Can We All Just Slow Down?
I dont make a habit of clicking through the links on my default home page, MSN.com (which Im too lazy to change), but every now and then something catches my eye, like "Read Moby Dick in 1 minute." And so I did. The exercise, produced by Disney.com, is part of the sites Fun for Families Activities section, which includes other "Last Minute Book Reports" from such classics as "War and Peace."
The first time I read "Moby Dick," it took me a few weeks, so I couldnt resist seeing how they did it in 1 minute (actually in 1 minute, 20 seconds). Surprisingly, they cram in most of the relevant plot information, but only because the voice that narrates the report sounds like a Rugrat on speed.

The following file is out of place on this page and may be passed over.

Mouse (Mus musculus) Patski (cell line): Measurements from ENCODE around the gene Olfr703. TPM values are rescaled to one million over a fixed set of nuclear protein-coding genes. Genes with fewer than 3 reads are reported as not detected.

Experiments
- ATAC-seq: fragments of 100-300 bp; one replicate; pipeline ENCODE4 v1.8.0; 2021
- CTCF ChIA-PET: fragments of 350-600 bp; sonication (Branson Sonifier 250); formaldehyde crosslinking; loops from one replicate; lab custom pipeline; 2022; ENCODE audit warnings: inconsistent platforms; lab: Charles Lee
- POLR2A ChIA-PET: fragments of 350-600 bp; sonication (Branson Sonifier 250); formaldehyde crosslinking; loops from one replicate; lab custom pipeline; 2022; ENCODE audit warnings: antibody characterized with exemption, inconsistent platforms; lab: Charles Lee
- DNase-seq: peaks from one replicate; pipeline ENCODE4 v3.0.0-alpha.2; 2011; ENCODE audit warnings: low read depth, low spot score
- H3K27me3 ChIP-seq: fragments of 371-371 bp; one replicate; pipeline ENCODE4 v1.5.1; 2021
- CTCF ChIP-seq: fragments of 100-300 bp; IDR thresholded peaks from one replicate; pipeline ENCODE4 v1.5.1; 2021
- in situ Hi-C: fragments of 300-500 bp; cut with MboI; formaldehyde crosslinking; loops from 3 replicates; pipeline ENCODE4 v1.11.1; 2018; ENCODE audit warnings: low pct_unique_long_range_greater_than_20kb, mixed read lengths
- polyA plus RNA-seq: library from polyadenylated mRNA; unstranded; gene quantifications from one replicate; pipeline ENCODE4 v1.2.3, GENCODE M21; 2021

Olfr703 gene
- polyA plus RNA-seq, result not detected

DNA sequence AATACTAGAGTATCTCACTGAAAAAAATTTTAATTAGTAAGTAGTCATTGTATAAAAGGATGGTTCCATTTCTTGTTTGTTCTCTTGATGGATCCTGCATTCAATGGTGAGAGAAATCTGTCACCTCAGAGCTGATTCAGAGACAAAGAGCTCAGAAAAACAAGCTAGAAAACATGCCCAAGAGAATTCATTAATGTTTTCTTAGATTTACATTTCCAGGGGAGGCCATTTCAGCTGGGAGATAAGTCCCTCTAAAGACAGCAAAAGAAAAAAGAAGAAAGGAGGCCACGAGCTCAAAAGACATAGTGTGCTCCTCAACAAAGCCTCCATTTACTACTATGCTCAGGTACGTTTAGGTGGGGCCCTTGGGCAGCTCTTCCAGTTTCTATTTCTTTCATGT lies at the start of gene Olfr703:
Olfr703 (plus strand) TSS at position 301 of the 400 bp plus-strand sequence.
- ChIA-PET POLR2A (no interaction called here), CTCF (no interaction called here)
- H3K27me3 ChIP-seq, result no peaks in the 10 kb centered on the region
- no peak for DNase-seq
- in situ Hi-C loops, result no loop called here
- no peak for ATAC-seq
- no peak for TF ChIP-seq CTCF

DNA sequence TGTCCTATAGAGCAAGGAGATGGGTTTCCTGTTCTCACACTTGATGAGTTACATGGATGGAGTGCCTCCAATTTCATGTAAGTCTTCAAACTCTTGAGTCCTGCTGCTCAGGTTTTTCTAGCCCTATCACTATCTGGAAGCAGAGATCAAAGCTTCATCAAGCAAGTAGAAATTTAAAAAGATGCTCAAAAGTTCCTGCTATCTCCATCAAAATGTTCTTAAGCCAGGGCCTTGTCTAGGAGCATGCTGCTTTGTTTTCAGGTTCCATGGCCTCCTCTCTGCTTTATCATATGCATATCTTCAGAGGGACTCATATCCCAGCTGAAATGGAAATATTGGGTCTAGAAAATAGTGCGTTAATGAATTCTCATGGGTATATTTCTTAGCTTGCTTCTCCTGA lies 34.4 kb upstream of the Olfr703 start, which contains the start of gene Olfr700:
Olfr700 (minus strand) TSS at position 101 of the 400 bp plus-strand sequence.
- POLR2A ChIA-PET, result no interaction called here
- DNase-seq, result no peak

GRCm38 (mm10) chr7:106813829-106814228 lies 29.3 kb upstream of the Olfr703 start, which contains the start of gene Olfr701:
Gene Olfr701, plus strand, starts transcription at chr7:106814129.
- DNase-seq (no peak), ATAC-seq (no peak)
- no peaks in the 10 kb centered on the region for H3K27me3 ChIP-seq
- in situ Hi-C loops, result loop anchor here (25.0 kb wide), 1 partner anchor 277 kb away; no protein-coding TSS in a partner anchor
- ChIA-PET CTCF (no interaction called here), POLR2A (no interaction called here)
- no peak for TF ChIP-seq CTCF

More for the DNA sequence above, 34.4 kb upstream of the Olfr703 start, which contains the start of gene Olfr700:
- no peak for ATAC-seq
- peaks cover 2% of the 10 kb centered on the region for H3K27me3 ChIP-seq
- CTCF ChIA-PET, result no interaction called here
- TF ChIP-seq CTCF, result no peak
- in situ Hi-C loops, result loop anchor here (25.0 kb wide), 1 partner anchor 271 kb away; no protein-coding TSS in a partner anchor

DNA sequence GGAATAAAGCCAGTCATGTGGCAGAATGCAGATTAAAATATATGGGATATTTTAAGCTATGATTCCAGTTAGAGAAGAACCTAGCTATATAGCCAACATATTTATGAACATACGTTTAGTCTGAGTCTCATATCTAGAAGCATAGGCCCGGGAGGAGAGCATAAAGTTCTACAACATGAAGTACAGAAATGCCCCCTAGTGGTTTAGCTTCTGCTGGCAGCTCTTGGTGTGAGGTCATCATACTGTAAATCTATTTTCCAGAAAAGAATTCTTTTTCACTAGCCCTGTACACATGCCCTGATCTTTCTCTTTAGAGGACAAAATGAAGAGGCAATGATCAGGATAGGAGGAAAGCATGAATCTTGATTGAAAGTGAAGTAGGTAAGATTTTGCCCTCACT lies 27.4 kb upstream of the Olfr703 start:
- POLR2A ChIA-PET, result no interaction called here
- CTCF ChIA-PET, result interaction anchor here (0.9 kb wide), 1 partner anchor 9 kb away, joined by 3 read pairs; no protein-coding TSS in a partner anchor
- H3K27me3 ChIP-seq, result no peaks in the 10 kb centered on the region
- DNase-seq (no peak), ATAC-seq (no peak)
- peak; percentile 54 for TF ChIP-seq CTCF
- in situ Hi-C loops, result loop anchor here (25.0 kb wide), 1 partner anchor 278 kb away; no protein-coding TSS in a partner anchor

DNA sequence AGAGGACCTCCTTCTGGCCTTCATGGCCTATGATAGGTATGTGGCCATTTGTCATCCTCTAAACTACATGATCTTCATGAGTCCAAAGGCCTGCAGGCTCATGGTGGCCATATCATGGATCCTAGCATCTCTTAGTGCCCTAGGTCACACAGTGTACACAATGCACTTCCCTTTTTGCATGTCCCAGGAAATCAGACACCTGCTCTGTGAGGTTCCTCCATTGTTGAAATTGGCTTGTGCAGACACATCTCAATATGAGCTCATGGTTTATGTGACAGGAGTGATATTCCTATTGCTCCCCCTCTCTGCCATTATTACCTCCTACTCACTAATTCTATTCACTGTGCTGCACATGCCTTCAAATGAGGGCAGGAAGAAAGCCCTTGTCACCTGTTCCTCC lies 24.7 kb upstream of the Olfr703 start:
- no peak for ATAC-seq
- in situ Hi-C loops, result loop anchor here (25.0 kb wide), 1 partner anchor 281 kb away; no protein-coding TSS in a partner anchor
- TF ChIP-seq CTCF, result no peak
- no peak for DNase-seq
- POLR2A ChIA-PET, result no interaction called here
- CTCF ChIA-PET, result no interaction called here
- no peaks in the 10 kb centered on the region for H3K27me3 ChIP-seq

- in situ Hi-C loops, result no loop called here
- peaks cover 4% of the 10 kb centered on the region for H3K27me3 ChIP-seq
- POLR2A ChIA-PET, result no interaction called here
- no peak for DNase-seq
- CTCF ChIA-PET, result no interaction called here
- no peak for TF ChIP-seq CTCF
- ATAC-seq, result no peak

Its all just fun and games, of course. Something for the family to do at night while sitting around the computer, and certainly more fun, I suppose, than finding the actual text on the Project Gutenberg site and reading the original words. Or reading the actual book. How boring is that?
But this is what passes for high-brow culture in our ever-accelerating society. Our entire information-gathering experience has been reduced to just reading blurbs and headlines. And dont think that wily students wont sneak a peek at "Last Minute Book Reports" to assist them in a real last-minute report.
Before the birth of the Web, when I used to teach English literature to college freshmen, I told them that, to truly understand a book, reading quickly to the end just to find out what happens is the worst way. Reading, especially reading great works, should be done slowly and casually. But who has time for that these days, especially when everything is available in condensed form?
Information that comes to us faster isnt necessarily better. If we did try to slow down, just a little, we might not need the edited versions of everything. And we might enjoy them more.